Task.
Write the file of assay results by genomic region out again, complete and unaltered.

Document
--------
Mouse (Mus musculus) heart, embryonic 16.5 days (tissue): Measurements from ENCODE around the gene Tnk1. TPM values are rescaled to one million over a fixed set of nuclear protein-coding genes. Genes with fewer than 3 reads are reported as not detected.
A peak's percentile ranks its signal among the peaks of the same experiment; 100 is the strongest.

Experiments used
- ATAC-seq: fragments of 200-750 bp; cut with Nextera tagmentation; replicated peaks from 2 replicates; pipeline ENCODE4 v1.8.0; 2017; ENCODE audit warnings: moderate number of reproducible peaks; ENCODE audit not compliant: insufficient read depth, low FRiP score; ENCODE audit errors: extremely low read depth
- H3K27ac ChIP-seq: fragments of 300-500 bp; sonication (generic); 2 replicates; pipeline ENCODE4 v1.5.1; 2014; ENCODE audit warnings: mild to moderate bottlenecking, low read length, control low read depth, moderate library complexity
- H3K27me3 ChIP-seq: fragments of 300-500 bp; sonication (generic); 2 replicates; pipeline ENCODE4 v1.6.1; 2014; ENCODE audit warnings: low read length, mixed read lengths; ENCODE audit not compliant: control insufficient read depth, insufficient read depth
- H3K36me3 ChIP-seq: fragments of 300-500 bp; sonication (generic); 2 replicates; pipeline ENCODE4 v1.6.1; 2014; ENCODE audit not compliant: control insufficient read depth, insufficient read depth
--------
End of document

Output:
Mouse (Mus musculus) heart, embryonic 16.5 days (tissue): Measurements from ENCODE around the gene Tnk1. TPM values are rescaled to one million over a fixed set of nuclear protein-coding genes. Genes with fewer than 3 reads are reported as not detected.
A peak's percentile ranks its signal among the peaks of the same experiment; 100 is the strongest.

Experiments used
- ATAC-seq: fragments of 200-750 bp; cut with Nextera tagmentation; replicated peaks from 2 replicates; pipeline ENCODE4 v1.8.0; 2017; ENCODE audit warnings: moderate number of reproducible peaks; ENCODE audit not compliant: insufficient read depth, low FRiP score; ENCODE audit errors: extremely low read depth
- H3K27ac ChIP-seq: fragments of 300-500 bp; sonication (generic); 2 replicates; pipeline ENCODE4 v1.5.1; 2014; ENCODE audit warnings: mild to moderate bottlenecking, low read length, control low read depth, moderate library complexity
- H3K27me3 ChIP-seq: fragments of 300-500 bp; sonication (generic); 2 replicates; pipeline ENCODE4 v1.6.1; 2014; ENCODE audit warnings: low read length, mixed read lengths; ENCODE audit not compliant: control insufficient read depth, insufficient read depth
- H3K36me3 ChIP-seq: fragments of 300-500 bp; sonication (generic); 2 replicates; pipeline ENCODE4 v1.6.1; 2014; ENCODE audit not compliant: control insufficient read depth, insufficient read depth